|Dean of Cleveland-Marshall College of Law|
|64th Lieutenant Governor of Ohio|
January 8, 2007 - January 10, 2011
|44th Attorney General of Ohio|
January 14, 1991 - January 9, 1995
|Member of the Ohio Senate|
from the 25th district
January 3, 1983 - December 31, 1990
|Member of the Ohio House of Representatives|
from the 16th district
January 3, 1981 - December 31, 1982
|Born||August 7, 1951|
Ann Arbor, Michigan, U.S.
|Alma mater||Oberlin College|
Case Western Reserve University
Lee Irwin Fisher (born August 7, 1951) is an American lawyer, law dean and professor, former non-profit executive, and former Ohio statewide public officeholder. A member of the Democratic Party, he served as the 64th Lieutenant Governor of Ohio, with Governor Ted Strickland, from 2007 until 2011. He serves as the Dean of Cleveland-Marshall College of Law at Cleveland State University. He is also the Joseph Hostetler -BakerHostetler Chair in Law.
He is Senior Fellow, Cleveland State University's Levin College of Urban Affairs; and Urban Scholar, College of Urban Planning and Public Affairs and the Great Cities Institute, University of Illinois at Chicago. He is a member of the Cleveland Community Police Commission (appointed by Cleveland Mayor Frank Jackson), the Cleveland Group Plan Commission (appointed by County Executive Armond Budish), the Board of the Cleveland Metropolitan Bar Association, and Co-Chair (with former Ohio Governor Bob Taft), of the Ohio Advisory Council, U.S. Global Leadership Coalition.
Before his election as lieutenant governor, Fisher served as a member of the Ohio General Assembly, first in the Ohio House of Representatives (1981-1982) and then in the Ohio Senate (1982-1990). He was Attorney General of Ohio from 1991 to 1995 and the Democratic nominee for Governor of Ohio in 1998, losing to Republican Bob Taft.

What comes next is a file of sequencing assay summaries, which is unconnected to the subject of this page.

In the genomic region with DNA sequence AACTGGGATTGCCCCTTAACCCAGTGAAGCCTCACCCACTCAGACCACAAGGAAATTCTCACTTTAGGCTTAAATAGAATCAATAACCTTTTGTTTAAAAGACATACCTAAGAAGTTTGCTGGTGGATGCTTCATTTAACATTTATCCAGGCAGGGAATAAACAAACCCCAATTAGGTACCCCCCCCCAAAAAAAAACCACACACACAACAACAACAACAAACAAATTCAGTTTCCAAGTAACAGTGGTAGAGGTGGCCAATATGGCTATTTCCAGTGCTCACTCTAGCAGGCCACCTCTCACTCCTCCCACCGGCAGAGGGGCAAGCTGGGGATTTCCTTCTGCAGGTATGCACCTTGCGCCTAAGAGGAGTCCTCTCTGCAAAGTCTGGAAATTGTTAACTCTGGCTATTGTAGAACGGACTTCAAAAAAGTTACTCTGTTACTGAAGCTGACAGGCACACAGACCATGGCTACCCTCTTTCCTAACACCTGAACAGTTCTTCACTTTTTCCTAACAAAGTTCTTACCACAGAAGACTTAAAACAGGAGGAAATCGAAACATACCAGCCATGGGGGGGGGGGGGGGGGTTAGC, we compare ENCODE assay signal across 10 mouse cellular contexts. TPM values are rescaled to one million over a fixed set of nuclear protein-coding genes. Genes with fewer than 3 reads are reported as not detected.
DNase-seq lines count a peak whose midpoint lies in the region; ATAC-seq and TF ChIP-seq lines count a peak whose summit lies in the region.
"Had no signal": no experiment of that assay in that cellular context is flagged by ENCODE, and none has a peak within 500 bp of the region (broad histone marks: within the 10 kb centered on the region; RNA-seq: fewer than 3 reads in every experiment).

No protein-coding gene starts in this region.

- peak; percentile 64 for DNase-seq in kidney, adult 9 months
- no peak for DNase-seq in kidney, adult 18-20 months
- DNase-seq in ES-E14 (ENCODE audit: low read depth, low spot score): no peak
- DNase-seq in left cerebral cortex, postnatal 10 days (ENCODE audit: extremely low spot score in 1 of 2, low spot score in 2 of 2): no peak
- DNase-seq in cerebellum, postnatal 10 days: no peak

From 1999 to 2006, he served as President and CEO of the Center for Families and Children (CFC) in Cleveland. CFC is a $20 million human services nonprofit with over 300 staff. In 2001 he graduated from the Center for Creative Leadership's "Leadership at the Peak" program. In January 2006, then-Congressman Ted Strickland asked Fisher to be his running mate in the 2006 gubernatorial election. Fisher left CFC on March 1, 2006, to run with Strickland. The two were elected. As Lieutenant Governor, he also served as the Director of the Ohio Department of Development and Chair of both the Ohio Third Frontier Commission and the Clean Ohio Council.
Fisher did not run for re-election in 2010, instead running for the U.S. Senate. He won the Democratic primary for the seat held by the retiring Republican George Voinovich, losing to Republican nominee Rob Portman.
He was announced to be the new CEO and President of CEOs for Cities in May 2011. In 2016, Fisher was appointed Interim Dean of Cleveland State University's Cleveland-Marshall College of Law for the 2016-17 academic year. On May 3, 2017, Fisher was named permanent Dean after a national search.
Fisher graduated from Oberlin College in 1973 (later serving on the board of trustees for 12 years) and Case Western Reserve University School of Law in 1976 (later receiving the first Distinguished Recent Graduate Award in 1984, and inducted into the Law School's Society of Benchers in 2009). He graduated from the Case Western Reserve University Weatherhead School of Management's Professional Fellows Program in 1996. In 2004, he received his master's degree in Nonprofit Organization from the Case Western Reserve University Mandel Center for Nonprofit Organizations.